In a village where the (audible) population is fairly evenly split between men and women, where most women of working age are employed or run their own business, where women are even (gasp!) in the cricket team, surely they have better things to talk about than the men in their lives? How often do the women of Ambridge talk about things that aren't the men of Ambridge? And when they do, how long does the conversation last? The Bechdel–Wallace Test was created by Alison Bechdel in her webcomic Dykes to Watch Out For (1985), in which a character says that she will only watch a film that has at least two women in it, who talk to each other, about something other than a man. It is sometimes used as a simplistic measure of the lack of representation (not only of women) in the media. This chapter reports on five months of eavesdropping in Ambridge, using the Bechdel–Wallace Test to investigate gender bias in the Borsetshire countryside. The data show that one-third of the episodes during this period passed the test, while another third did not contain any conversations between women at all. The results include how often individual women speak to other women, which pairs converse most frequently and the main topics of conversation during the analysis period.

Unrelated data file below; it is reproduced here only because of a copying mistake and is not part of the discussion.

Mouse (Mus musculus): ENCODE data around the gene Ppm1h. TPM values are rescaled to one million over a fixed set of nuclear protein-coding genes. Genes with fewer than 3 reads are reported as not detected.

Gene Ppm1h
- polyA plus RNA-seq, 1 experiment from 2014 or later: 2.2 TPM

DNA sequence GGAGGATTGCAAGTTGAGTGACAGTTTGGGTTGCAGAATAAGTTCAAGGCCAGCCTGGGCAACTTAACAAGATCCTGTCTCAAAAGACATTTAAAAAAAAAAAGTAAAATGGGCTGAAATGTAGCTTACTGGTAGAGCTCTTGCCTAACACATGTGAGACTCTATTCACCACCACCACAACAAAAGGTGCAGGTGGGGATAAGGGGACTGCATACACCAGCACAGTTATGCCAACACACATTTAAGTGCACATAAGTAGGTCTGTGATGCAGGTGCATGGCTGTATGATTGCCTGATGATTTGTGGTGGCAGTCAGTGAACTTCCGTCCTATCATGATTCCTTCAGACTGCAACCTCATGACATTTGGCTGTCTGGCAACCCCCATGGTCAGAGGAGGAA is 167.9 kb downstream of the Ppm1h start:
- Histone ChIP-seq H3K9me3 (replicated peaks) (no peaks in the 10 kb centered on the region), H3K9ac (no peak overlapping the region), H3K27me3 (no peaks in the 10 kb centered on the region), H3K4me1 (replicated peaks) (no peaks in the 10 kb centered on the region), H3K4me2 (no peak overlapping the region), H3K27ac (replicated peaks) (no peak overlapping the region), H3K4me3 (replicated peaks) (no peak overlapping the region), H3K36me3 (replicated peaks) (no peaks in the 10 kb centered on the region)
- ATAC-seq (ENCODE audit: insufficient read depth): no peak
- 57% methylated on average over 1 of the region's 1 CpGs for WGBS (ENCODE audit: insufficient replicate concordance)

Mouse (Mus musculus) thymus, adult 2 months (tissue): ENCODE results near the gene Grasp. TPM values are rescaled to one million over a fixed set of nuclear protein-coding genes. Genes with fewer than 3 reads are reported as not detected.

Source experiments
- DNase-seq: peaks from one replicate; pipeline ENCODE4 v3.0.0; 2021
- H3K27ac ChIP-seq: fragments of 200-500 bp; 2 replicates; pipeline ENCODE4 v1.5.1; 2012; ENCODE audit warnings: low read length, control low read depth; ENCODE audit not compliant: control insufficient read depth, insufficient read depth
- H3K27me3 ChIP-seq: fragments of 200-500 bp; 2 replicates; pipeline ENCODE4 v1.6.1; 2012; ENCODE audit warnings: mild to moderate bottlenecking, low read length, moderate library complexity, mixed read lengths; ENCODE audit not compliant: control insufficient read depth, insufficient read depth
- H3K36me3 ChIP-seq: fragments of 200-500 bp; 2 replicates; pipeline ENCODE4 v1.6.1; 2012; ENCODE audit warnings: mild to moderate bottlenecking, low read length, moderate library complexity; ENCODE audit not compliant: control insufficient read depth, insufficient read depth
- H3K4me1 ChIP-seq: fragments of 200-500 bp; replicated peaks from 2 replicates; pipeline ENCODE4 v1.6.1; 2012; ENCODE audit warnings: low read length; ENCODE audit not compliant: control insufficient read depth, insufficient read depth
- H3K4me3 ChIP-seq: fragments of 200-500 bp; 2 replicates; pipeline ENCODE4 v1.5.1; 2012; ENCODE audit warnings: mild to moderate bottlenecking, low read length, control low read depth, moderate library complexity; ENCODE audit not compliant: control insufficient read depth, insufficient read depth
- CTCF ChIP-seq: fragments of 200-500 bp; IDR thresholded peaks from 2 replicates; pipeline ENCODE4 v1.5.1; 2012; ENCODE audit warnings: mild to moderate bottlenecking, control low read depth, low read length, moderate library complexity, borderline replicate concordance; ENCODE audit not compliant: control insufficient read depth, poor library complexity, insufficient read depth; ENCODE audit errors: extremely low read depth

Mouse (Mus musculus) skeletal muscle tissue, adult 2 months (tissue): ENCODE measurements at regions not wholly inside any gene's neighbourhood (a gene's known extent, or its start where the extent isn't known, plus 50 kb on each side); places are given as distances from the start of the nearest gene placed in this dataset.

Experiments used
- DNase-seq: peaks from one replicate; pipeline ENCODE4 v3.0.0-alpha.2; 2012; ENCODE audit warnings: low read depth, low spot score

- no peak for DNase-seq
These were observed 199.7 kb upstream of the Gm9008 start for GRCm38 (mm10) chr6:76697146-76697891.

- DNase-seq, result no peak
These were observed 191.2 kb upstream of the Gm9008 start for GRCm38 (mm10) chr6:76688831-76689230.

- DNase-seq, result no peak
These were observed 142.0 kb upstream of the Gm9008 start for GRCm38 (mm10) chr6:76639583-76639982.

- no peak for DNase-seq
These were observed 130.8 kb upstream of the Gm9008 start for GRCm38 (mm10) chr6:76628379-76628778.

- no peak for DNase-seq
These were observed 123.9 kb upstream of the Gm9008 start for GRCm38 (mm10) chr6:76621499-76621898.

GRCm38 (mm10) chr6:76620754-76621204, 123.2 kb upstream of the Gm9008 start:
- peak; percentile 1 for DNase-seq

Abstract

The Archers is a much-loved soap opera which relies entirely on audio outputs: on actors speaking and listeners listening. Despite this, many silent characters populate the drama. In fact, from Rosaline in Shakespeare’s Romeo and Juliet to Godot in Beckett’s Waiting for Godot, and not forgetting Tracey the barmaid in Eastenders, silent characters have long played a crucial role in dramatic productions, an influence all the more acutely felt if they are unseen as well as unheard. Therefore, using key examples of silent characters, and with reference to Freda Fry in particular, I discuss the expanding role and influence of the silent characters in The Archers. In addition, by invoking philosophies of language and silence, I will suggest they have an influence and potency in the storylines that speaking actors should envy, and that Freda Fry reigns supreme over all others.